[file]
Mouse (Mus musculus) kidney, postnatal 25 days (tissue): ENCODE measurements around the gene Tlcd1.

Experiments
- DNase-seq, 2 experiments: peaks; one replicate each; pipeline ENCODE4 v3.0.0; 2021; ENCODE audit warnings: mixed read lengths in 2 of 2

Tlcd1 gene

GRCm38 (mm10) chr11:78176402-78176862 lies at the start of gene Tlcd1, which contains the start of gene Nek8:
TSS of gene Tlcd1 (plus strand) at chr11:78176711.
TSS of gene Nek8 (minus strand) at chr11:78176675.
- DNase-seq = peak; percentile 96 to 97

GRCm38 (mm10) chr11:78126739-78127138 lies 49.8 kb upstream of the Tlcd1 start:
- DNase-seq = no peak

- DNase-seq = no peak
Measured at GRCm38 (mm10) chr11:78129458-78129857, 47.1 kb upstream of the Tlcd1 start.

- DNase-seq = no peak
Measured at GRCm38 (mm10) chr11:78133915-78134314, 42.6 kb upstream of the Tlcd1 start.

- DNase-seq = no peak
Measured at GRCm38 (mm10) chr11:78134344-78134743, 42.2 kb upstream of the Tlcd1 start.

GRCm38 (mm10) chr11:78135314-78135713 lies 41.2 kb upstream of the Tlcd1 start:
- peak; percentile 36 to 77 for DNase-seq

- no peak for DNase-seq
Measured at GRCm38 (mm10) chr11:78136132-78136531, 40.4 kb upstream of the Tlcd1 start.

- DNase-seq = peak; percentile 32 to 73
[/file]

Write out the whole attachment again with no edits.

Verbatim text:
Mouse (Mus musculus) kidney, postnatal 25 days (tissue): ENCODE measurements around the gene Tlcd1.

Experiments
- DNase-seq, 2 experiments: peaks; one replicate each; pipeline ENCODE4 v3.0.0; 2021; ENCODE audit warnings: mixed read lengths in 2 of 2

Tlcd1 gene

GRCm38 (mm10) chr11:78176402-78176862 lies at the start of gene Tlcd1, which contains the start of gene Nek8:
TSS of gene Tlcd1 (plus strand) at chr11:78176711.
TSS of gene Nek8 (minus strand) at chr11:78176675.
- DNase-seq = peak; percentile 96 to 97

GRCm38 (mm10) chr11:78126739-78127138 lies 49.8 kb upstream of the Tlcd1 start:
- DNase-seq = no peak

- DNase-seq = no peak
Measured at GRCm38 (mm10) chr11:78129458-78129857, 47.1 kb upstream of the Tlcd1 start.

- DNase-seq = no peak
Measured at GRCm38 (mm10) chr11:78133915-78134314, 42.6 kb upstream of the Tlcd1 start.

- DNase-seq = no peak
Measured at GRCm38 (mm10) chr11:78134344-78134743, 42.2 kb upstream of the Tlcd1 start.

GRCm38 (mm10) chr11:78135314-78135713 lies 41.2 kb upstream of the Tlcd1 start:
- peak; percentile 36 to 77 for DNase-seq

- no peak for DNase-seq
Measured at GRCm38 (mm10) chr11:78136132-78136531, 40.4 kb upstream of the Tlcd1 start.

- DNase-seq = peak; percentile 32 to 73